The “balancing act” between living orderliness and disorder is a powerful metaphor for life as a thermodynamic phenomenon. Pross (2013), for example, expresses life as a form of “dynamic kinetic stability” (DKS), in which life sits precariously atop a thermodynamic precipice of disorder, although a better description might be Turner’s (2017) notion of life as a persistent, dynamic, and specified disequilibrium. Metaphors like the acrobat on the high wire extend McHarg’s notion of ecology and design to be a more dynamic process rather than specified object, a conception that our emerging current understanding of evolution and ecology is moving toward.

The “dynamic mechanisms of resilience” proposed by Normandin and Therrien (2016, p. 110) are a kind of reconceptualization of McHarg’s focus on syntropic–entropic oscillation. In this new formulation, both order and disorder have positive associations. Creativity can emerge from disorder, a concept effectively conveyed by Holling’s adaptive cycle (Gunderson et al. 2010). These are foundational concepts for resilience planning today. Operationalizing these ideas for planning and design remains challenging. Adaptive design, discussed in Sect. 5, is one response that is an emerging area of practice.

4.2 Changing views of fitness and adaptation

Adaptation is a fundamental attribute of life, and the phenomenon of adaptation animates any discipline of study that is concerned with life, however, tangentially. Adaptation (literally, tendency to aptitude) is concerned with the relationship between living nature; however, it is organized (e.g., cell, organism, or society) and the environment. This relationship exists in physical, material, social, and cognitive dimensions, and it exists at scales from the cellular to the planetary. It is universal.

Despite its importance, adaptation remains a poorly understood concept. It is riddled with incoherencies, even within disciplines like evolutionary biology and ecology where one would expect it to be best understood (Pigliucci 2007; Riskin 2016; Turner 2017). According to Turner (2017, pp. 7–8, 74–83), prior to Darwin, adaptation was considered by evolutionists like Jean-Baptiste Lamarck to be an active striving of living things toward “good fit” (Turner 2017). Although Darwin tried to distinguish his evolutionary thought from Lamarck’s, Darwin’s own adaptationist thinking retained a Lamarckian influence, and this contributed in large part to the “eclipse of Darwinism” (Huxley 1942) in the late nineteenth and early twentieth centuries. In the 1920s, Darwinism was rescued by the genetical theory of natural selection and the rise of Neo-Darwinism, known as the Modern Synthesis, but evolutionary theory was left without a meaningful interpretation of the core Darwinian concept of adaptation. Limited attention, therefore, was given to fitness with the environment. In its modern conception, adaptation is a tautology, stripped of its inherent intentionality and striving (Turner 2017), concepts that are central to McHarg’s own thinking.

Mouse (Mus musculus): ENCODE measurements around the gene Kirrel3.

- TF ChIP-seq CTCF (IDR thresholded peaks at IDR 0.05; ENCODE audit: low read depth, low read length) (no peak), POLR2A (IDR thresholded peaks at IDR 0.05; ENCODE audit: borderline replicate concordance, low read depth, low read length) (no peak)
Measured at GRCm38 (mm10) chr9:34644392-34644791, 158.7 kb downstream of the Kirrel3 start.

Confusion about adaptation also crept into the thermodynamic conception of ecology as it was developed by the work of the ecologists Eugene and H.T. Odum, along with derived concepts of the ecological niche by the ecologists G. Evelyn Hutchinson, Raymond Lindeman, Robert MacArthur, and others (Turner 2007, 2017). Notions of ecosystems as immense circuit diagrams of matter and energy flow, as well as the concept of ecological niches as attractors that draw evolving lineages toward them by some gravitation-like force, have no place for the intentional striving that forms the basis of living adaptation.

Encouragingly, evolutionary and ecological theory are gradually returning to McHarg’s vision, particularly in emerging theories of evolution through niche construction theory, which has, at its core, the Hendersonian notion of life adapting its environment to itself, rather than the bleak lottery of adaptation as simple culling of the “unfit.” McHarg’s crucial question—what adapts to what?—is taking on new relevance (Laland et al. 2014; Lewontin 2000).

4.3 Seekers and solvers of problems: human agency and cooperation

McHarg (1996, p. 245) defined health as “the ability to seek and solve problems.” The problem that he was most interested in solving was what he called a “problem of human adaptations” (McHarg 1992, p. iv). By this, we infer from the overall text of Design with Nature that McHarg was referring to mismatches between human uses and the environmental characteristics of land. In other words, the problem was misfitting relationships between humans and the environment, and the response would come through a process of analysis that would lead to a better fit. Better fits would be seen as successful adaptations, and the result would be health. Achieving a better fit would require creativity—human creativity.

McHarg addressed change and human intention in this way: “The environment—land, sea, air, and creatures—does change; and so the question arises, can the environment be changed intentionally to make it more fit, to make it more fitting for man and the other creatures of the world?” (McHarg 1992, p. 52). Included in his theory and relevant for the role of human agency were the concepts of apperception and symbiosis (Ibid., p. 197). While these concepts applied to all organisms, McHarg suggested a special role for humans who had a level of consciousness that gave them a sophisticated ability to take information and derive meaning from it and an ability to form cooperative relationships that resembled symbiosis. McHarg’s ecological planning theory and method were a call to action, and the theory expressed a hope that humans would embrace the calling to adapt themselves to the environment in a more benign way.